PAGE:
Dinosaurs Lab - Part 3

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Upon completion, the Walking with the Dinosaurs Lab activity will introduce you to the life of a paleontologist from the planning of an expedition, to the actual “dig” of a dinosaur skeleton and finally to the building of a dinosaur showcase.  Be sure to familiarize yourself with the Paleontological Studies notes; geologic timeline and extinction theory notes as you complete this lab.  You may also wish to visit the Walking With Dinosaurs website.  Be sure when completing the lab report, that you follow the given format.


bulletbipedal – walking on two (2) legs
bulletcarnivore – meat-eating animal
bulletherbivore – plant-eating animal
bulletinvertebrate – an animal that has no backbone; vast majority of animals are invertebrates
bulletmammals – animals with backbones that have hair; give live birth and feed their young milk
bulletOrnithischians – “bird-hipped” dinosaurs with a hip structure in which the two lower bones on each side lie parallel; all Ornithischians were plant eaters
bulletQuadrapedal – walking on four legs
bulletreptiles – animals with backbones that are “cold-blooded”; have scaly skin and lay leathery eggs
bulletSaurischians – “lizard-hipped” dinosaurs with a hip structure in which the two lower bones on each side point in opposite directions
bulletSauropods – large quadrapedal, saurischian, plant-eating dinosaurs, with very long necks and tails
bulletTherapods – carnivorous, bipedal dinosaurs
bulletvertebrae – bones that form the backbone
bulletvertebrate – an animal with a backbone

Laboratory Activity – Digging for Dinosaurs

Dinosaur bones are extremely fragile when first discovered in the field.  They almost always require excavation and a protective covering, called a jacket, before they can be moved safely.  The basic tools and material needed to collect a bone include:

bulletexcavation tools (marker; brush; awl; hammer; chisel)
bulletjacket material (plaster; burlap; separator material (paper); water)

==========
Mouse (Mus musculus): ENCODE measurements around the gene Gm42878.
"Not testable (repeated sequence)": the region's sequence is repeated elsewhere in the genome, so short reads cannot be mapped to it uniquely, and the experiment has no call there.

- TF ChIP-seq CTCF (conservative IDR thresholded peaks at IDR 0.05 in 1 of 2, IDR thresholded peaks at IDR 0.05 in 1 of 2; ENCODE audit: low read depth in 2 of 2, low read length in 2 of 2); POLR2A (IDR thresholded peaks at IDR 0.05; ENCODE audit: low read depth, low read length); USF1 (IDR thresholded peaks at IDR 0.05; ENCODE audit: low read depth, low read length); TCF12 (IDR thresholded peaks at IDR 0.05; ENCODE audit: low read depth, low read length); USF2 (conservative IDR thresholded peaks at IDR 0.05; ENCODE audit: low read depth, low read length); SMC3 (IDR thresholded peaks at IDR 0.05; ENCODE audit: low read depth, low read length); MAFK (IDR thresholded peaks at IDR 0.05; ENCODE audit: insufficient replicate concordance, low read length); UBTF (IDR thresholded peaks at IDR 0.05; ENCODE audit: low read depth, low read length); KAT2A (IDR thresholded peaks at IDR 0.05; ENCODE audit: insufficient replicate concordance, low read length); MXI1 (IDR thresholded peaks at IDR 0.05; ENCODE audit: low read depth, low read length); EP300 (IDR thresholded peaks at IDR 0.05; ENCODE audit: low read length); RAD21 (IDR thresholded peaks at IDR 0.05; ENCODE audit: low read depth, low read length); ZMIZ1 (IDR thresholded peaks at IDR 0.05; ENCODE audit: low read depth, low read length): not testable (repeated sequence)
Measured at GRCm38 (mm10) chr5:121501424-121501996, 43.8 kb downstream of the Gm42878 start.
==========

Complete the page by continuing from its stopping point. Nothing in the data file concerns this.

The jacket looks like the white plaster casts doctors make for broken human bones.  The plaster comes as a powder and is mixed with water.  The plaster is made stronger by dipping burlap in it and then wrapping the plaster/burlap combination around the bone.  The plaster and burlap, however, cannot be placed directly on the bone, as it would be very difficult to remove the jacket later.  A separator, (paper), is used to cover the bone before the plaster-dipped burlap is applied.  Once the plaster dries, the jacket can be labeled with a permanent marker.  It is very important to label the jacket and record its contents in a field book, because the bone can no longer be seen.

If the bones were completely exposed in the field, lying on the surface, it would be easy to make a complete jacket all at once.  However, most bones are buried and so the jacket must be made in two (2) stages.  First, the bones are cleaned on the top and sides.  The top half of the jacket is then completed.  The bone is now strong enough to turn over and it rests on the newly made jacket, with its bottom surface facing upward.  The second jacket is then completed over the bottom surface of the bone.


Below are the actions necessary for excavating and jacketing a dinosaur bone.  Number them in the correct order.

        __________ Clean and outline bones in place in the ground

        __________ Label jacket

        __________ Clean bottom surface of rock

        __________ Let plaster jacket dry

        __________ Add separator and plaster-dipped burlap to bottom of bone

        __________ Add separator and plaster-dipped burlap to top and sides of bone

        __________ Mix plaster with water and cut burlap strips

        __________ Flip half-jacket

Dinosaur Lab - Part 1  >        <  Dinosaur Lab - Part 2  >

Lab Notes  >